Unlike the confusion and chaos in the ticketing arrangements in Kyiv, RTP is likely to engage with a major international ticketing organisation and it is likely that Eurovision Song Contest tickets will go on sale before the end of the year as the venue has a long history of staging big events, which lessens the logistical challenges.

The technical challenges come with staging such demanding live shows and making them look good on screen, as well as in the arena. Back in May the Portuguese Eurovision delegation suggested that they would use the long-established German & Swedish technical teams that have worked on most of the recent contests. However the RTP President’s comments on the values that they would use for next year’s Contest may throw that into doubt… RTP may yet choose to go with its in-house expertise. Indeed many Eurovision watchers might suggest that a fresh insight and less ‘off the shelf’ production values and concepts is just what the Contest needs to break the deja-vu nature of recent years.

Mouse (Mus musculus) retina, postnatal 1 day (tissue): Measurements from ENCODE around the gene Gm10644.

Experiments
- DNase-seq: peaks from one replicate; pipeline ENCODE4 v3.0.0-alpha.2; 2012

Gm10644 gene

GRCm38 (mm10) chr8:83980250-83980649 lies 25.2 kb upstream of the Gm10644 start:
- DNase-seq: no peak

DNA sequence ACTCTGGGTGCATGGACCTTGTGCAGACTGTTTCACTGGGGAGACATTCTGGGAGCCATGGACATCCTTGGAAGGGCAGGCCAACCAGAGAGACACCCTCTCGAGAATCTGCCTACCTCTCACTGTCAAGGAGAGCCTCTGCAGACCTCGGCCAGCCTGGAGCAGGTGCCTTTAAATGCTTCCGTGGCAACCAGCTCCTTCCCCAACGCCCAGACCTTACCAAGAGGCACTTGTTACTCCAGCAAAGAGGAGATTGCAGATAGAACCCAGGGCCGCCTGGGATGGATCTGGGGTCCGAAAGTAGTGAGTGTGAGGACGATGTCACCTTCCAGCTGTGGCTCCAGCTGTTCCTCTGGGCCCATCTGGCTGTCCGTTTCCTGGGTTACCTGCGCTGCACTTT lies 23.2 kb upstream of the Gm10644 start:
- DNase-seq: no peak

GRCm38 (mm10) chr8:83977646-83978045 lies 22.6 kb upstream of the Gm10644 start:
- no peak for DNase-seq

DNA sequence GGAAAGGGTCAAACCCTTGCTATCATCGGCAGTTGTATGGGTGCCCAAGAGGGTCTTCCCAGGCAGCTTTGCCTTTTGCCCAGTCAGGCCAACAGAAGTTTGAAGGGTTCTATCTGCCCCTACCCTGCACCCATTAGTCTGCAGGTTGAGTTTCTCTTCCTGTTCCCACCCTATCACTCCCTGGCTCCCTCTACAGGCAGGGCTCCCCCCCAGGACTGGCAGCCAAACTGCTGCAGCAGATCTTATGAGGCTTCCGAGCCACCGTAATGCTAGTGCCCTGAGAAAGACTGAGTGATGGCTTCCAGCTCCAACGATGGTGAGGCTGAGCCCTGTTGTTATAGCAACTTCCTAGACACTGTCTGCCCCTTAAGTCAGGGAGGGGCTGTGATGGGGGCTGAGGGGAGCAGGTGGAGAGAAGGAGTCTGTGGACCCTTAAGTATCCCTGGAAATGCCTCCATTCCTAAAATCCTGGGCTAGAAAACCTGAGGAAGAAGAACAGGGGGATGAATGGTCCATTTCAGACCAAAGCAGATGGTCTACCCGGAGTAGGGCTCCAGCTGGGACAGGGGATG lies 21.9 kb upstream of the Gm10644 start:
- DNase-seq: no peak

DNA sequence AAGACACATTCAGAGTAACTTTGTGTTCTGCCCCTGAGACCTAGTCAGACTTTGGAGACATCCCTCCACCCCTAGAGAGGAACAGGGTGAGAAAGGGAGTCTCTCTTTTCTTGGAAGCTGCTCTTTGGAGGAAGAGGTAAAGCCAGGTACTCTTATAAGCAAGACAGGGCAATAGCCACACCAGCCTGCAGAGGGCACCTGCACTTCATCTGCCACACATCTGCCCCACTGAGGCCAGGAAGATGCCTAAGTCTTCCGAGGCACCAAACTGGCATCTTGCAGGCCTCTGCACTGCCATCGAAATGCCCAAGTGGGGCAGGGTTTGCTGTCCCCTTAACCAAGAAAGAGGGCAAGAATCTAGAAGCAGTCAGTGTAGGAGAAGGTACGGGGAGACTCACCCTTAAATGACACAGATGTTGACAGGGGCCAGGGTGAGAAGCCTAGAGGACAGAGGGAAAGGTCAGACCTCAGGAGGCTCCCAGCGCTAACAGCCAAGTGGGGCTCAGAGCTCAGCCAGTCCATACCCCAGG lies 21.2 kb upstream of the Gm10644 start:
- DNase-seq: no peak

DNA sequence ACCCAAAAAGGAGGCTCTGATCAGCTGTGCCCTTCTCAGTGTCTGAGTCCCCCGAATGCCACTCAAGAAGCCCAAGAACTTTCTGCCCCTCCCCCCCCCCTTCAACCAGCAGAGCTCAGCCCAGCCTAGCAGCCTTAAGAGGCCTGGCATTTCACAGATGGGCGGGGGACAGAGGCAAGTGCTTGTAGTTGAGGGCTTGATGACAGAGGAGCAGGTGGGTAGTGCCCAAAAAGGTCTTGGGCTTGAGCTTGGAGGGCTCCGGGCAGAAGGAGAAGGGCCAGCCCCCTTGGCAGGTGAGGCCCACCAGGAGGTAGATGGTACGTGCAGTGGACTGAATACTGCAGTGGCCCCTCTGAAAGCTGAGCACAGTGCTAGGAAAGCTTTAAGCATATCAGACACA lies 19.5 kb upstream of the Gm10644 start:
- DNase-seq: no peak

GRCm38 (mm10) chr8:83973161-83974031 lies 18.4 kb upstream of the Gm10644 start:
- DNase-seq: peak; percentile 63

One way or another, it’s clear that RTP has its own ideas and values that will take precedence in 2018. This is Eurovision, Portuguese style.

Share This Post

If You Like This...

Have Your Say

One response to “Portugal’s Big Decision: The Politics And Logistics Behind Lisbon 2018”

  1. Orange Vorty says:

    Interesting article. I do think that the bidding process is more of an EBU addition to lengthen the Eurovision year and to create press interest in the low points of the Eurovision year. Despite drawing on the Swedes and Germans, I thought Kiev was more distinctly of its place than many other contests of late – I only hope that Portugal wants to further place a sense of national identity in the contest.

Leave a Reply